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13 Tips for handling night terrors in kids

Melissa Chapman and her brood of three live in the urban concrete jungle of NYC. She writes Kids in the City Kids in the City a weekly column and blog for the Staten Island Advance, contributes to SheKnows, Time Out NY Kids Time Out N...

Helping kids sleep when they have night terrors

Do you know the difference between a night terror and a nighmare? How do you stop your child from having night terrors? Usually affecting small children, experts and parents share the cause of night terrors and tips to ease you and your child's mind during these often scary nocturnal events.

It usually starts at 12 midnight. Both my husband and I are awakened from our deep slumbers to the sounds of high pitched shrieks and garbled speech. This is usually followed by a thud as our son jumps out of his bed and begins his nightly pacing between our bedroom and his in a state of incoherent confusion.

Initially, we thought he was simply experiencing run-of the mill nightmares, however, the frequency of each episode seemed to intensify and our inability to help him snap out of it had us and his pediatrician convinced he was experiencing night terrors.

Bradi Nathan, a New Jersey mom and co-founder of, said her son's night terrors began a few years back and now appear at the onset of an illness. Ms. Nathan admits there have been many nights that she felt utterly helpless as her son grasped onto her for dear life yelling, "Save me."

"The first terror arrived late at night as my husband and I were in deep REM mode! It was if Jack was screaming to be saved by a burglar... like a scene out of a sci-fi movie," says Nathan.

"His screams intensified, eyes rolled back, he was thrusting his tongue, yet he was sleeping the whole time. We immediately called the pediatrician who told us not to wake him, not to touch him, and to repeatedly say, it's okay, you are safe mommy is here. The notion is that if a child is woken out of a night terror then they will be afraid to fall back to sleep and often slip right back into in."

Night terrors or nightmares?

According to Dr. Laura Markham, a clinical psychologist specializing in child development and parenting at, nightmares are upsetting dreams that happen during REM (dream) sleep. Night terrors occur during Stage 4 Deep Sleep, or during the transition from Stage 4 to REM Sleep. In other words, during a night terror, the person is actually asleep — according to his brain waves — even if his eyes are open! In fact, most of the time the person has no recollection of them.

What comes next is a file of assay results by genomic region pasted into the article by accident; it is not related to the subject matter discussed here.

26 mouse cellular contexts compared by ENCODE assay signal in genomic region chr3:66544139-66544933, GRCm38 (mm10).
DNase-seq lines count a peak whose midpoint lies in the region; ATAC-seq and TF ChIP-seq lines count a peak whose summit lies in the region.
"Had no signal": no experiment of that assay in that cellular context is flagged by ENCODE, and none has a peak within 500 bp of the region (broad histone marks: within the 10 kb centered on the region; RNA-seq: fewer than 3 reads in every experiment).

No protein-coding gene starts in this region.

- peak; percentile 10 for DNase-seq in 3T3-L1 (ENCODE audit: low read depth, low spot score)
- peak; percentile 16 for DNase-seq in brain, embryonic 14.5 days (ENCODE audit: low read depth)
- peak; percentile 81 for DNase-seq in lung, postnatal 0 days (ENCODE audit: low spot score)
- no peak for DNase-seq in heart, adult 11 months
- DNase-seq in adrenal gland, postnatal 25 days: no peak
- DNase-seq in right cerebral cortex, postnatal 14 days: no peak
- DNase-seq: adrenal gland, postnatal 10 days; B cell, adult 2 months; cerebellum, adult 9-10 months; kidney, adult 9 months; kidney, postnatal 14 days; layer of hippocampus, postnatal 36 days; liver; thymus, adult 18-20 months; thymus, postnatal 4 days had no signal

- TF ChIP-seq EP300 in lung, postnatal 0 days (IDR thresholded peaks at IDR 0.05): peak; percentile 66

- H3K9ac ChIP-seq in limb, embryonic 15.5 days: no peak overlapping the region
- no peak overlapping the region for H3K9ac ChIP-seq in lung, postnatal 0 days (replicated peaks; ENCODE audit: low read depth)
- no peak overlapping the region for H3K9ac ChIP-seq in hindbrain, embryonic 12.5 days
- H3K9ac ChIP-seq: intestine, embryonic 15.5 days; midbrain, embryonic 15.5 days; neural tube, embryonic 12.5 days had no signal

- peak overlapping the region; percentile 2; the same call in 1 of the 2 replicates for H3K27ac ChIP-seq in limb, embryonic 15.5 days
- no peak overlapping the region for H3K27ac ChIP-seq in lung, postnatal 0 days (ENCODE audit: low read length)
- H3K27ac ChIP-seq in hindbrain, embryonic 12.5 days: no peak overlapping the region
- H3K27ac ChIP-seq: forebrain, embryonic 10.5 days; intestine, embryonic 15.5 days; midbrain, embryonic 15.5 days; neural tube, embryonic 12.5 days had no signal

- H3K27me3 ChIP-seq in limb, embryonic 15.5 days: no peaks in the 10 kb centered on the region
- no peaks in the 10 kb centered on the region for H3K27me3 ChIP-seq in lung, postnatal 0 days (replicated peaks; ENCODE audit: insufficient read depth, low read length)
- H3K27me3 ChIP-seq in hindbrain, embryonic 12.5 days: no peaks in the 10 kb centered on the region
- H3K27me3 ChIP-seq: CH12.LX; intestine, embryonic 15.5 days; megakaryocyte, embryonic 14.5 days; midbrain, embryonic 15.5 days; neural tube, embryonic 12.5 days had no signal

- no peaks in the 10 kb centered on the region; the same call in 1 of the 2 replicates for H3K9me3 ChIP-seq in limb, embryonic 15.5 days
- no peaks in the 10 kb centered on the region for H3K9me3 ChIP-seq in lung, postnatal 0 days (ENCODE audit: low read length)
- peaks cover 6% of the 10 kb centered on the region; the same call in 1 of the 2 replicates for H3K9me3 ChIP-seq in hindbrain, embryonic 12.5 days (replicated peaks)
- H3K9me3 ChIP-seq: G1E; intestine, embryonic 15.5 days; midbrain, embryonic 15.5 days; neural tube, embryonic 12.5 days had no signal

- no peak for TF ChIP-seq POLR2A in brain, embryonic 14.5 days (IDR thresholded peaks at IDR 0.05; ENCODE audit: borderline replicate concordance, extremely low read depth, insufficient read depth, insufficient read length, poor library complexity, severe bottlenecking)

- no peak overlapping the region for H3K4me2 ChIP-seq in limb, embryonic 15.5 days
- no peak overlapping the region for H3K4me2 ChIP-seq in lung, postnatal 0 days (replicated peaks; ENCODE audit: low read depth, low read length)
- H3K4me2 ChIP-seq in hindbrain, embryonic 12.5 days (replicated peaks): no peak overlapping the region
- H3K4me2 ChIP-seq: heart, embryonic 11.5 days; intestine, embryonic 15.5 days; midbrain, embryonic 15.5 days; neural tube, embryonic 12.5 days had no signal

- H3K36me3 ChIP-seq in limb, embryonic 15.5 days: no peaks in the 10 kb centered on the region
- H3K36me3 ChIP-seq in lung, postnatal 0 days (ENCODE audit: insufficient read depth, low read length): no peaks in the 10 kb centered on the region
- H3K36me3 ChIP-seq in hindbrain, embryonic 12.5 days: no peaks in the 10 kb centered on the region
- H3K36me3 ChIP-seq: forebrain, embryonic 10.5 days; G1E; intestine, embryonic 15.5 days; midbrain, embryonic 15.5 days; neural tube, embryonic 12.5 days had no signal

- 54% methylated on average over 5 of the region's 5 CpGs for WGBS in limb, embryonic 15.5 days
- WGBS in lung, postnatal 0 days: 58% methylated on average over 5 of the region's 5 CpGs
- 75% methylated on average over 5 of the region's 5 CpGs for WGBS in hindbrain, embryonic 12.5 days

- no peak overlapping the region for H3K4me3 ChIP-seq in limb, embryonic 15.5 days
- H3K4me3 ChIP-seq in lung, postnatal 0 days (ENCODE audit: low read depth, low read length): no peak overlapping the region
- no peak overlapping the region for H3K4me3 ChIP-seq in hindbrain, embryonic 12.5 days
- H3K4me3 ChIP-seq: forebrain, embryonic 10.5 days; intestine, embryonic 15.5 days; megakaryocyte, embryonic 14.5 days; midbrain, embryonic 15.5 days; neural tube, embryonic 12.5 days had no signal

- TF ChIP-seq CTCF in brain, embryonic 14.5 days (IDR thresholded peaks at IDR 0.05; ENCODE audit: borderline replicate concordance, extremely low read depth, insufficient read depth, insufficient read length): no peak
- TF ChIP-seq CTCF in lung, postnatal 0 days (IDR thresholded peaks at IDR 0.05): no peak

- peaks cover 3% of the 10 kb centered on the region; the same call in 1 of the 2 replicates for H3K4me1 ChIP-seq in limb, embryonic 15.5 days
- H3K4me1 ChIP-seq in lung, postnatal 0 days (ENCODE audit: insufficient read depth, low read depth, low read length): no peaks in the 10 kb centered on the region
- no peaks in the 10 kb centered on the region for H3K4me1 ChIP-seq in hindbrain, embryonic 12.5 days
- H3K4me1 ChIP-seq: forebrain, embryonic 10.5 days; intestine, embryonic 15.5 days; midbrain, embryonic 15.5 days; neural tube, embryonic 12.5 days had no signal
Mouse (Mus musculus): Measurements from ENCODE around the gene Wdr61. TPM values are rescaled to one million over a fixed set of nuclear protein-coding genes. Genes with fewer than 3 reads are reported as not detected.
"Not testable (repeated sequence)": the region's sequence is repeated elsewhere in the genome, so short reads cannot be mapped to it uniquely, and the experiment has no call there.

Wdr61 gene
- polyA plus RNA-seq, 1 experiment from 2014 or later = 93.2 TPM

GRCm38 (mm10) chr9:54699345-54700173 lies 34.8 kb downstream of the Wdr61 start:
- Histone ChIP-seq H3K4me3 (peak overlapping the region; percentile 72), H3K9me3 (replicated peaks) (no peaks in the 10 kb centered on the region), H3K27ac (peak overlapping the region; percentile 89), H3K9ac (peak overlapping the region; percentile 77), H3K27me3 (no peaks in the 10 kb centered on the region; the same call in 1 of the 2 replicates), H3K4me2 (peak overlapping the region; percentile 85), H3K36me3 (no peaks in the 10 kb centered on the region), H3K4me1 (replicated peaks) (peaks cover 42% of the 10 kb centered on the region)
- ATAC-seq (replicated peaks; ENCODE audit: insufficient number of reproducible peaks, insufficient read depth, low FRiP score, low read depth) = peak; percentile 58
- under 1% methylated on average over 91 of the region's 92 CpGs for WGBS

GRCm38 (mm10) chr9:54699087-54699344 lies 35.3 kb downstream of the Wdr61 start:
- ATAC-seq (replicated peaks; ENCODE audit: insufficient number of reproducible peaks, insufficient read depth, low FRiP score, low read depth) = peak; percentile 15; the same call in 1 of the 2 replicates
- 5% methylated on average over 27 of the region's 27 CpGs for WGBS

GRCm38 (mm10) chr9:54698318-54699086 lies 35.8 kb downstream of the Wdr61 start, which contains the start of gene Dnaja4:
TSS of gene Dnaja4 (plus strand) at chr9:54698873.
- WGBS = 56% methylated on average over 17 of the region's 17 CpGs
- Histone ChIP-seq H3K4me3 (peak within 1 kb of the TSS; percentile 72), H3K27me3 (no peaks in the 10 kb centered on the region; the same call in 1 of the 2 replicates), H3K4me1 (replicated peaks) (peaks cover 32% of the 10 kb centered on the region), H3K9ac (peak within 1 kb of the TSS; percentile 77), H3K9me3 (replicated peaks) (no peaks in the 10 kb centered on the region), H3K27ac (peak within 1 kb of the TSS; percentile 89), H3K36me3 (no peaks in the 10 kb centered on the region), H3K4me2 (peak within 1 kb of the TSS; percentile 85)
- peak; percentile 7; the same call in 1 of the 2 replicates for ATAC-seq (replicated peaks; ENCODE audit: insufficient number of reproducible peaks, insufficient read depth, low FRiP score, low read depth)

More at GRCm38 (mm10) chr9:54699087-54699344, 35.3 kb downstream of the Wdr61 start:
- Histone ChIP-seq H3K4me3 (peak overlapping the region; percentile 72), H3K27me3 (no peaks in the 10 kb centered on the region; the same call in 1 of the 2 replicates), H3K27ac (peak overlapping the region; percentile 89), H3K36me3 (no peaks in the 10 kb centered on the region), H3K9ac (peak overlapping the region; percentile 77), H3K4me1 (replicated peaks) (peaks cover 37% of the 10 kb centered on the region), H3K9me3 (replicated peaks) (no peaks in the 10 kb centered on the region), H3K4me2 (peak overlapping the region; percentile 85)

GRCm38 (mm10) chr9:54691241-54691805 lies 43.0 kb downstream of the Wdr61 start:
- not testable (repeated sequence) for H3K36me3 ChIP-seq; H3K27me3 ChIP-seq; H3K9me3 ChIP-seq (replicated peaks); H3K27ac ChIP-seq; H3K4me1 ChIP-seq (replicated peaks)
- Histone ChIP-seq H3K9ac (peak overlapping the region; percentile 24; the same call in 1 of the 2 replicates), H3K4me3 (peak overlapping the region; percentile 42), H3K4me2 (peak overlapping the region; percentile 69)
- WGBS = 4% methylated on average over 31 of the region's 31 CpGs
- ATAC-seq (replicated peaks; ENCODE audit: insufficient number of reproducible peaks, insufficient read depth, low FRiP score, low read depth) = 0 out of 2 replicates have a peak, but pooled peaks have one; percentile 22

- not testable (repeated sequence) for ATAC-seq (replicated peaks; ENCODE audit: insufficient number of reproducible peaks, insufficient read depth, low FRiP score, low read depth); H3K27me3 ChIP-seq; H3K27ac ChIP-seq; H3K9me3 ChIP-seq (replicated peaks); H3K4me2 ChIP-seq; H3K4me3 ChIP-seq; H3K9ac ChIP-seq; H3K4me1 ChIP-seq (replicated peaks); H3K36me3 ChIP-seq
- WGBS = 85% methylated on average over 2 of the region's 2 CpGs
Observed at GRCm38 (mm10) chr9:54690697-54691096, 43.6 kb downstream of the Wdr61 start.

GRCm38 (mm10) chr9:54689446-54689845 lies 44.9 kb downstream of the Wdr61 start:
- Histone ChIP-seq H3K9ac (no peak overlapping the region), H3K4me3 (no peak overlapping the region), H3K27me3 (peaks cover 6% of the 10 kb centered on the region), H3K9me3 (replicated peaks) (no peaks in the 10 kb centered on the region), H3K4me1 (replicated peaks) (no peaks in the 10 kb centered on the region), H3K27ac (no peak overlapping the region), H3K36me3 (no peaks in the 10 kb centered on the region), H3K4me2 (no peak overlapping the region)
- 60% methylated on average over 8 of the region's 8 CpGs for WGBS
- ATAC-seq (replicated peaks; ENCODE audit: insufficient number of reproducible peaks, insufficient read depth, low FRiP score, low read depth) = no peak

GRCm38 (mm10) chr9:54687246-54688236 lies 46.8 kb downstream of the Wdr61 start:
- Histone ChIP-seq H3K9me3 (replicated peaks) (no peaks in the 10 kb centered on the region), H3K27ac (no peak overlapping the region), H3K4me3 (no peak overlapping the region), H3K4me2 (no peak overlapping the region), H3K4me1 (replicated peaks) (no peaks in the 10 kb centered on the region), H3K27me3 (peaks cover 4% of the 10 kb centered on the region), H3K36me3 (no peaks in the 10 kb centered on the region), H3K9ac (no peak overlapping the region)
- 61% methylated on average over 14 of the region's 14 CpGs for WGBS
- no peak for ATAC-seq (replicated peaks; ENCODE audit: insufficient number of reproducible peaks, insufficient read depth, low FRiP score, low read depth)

The cause of night terrors

"Night terrors can occur at any age, but small children seem to suffer from them most frequently. In fact, up to 15 percent of kids reportedly experience at least one night terror, "says Dr. Markham. "Scientists think night terrors may be caused by over-arousal of the central nervous system, which regulates brain activity. Most children outgrow them, probably as their brains mature, although some adults do report having night terrors when under stress. This suggests that stress could also trigger night terrors in little ones."

Dr. Markham notes that Stanford researchers have hypothesized that there is a link between childhood sleep apnea and night terrors, so it's always a good idea to have your pediatrician check your child for sleep apnea. Sleep apnea can make it difficult for children to get enough rest, and there are indications that over-tiredness as well as stress can trigger night terrors in people who are prone to them.

13 Tips for handling night terrors

Helping kids sleep when they have night terrors

Dr. Markham offers these tips for parents:

1. Do try to keep calm yourself. It is likely that your child is not remembering these incidents and is not being traumatized by them. That said, of course you want to offer her whatever comfort you can, and keep her safe. While she will probably seem inconsolable, adults who suffer from night terrors say that they have been comforted by the calm, reassuring voices of those they love. And of course, if she'll let you hug her, then do so.

2. Do try to minimize stress in his life for now. No toilet training or other big developmental challenges if you can help it until he gets out of this phase. Be sure he is not exposed to parental loud voices or other emotional stressors. Use "positive discipline" as opposed to spankings, yelling, timeouts or other stressful discipline. Minimize schedule changes and nights away from home. Get tips here on helping kids manage stress.

3. Eliminate TV. The American Academy of Pediatrics recommends that kids younger than 24 months should not watch TV because it negatively impacts brain development, and TV has also been shown to be stressful for little ones, who think the conflicts dramatized on the screen are real.

4. Don't allow your little one to get over-tired, which may make her more susceptible to night terrors. Be sure she has a regular bedtime routine and is getting sufficient sleep. One way to insure that is to move her bedtime a bit earlier each night. Often little ones need to be asleep by 7pm; when they stay up later they have to summon adrenaline and other arousal hormones to keep it together. Moving to an earlier bedtime not only helps them fall asleep more easily at night, but also lessens the possibility of over-arousal.

Next page: 9 more tips for handling night terrors >>

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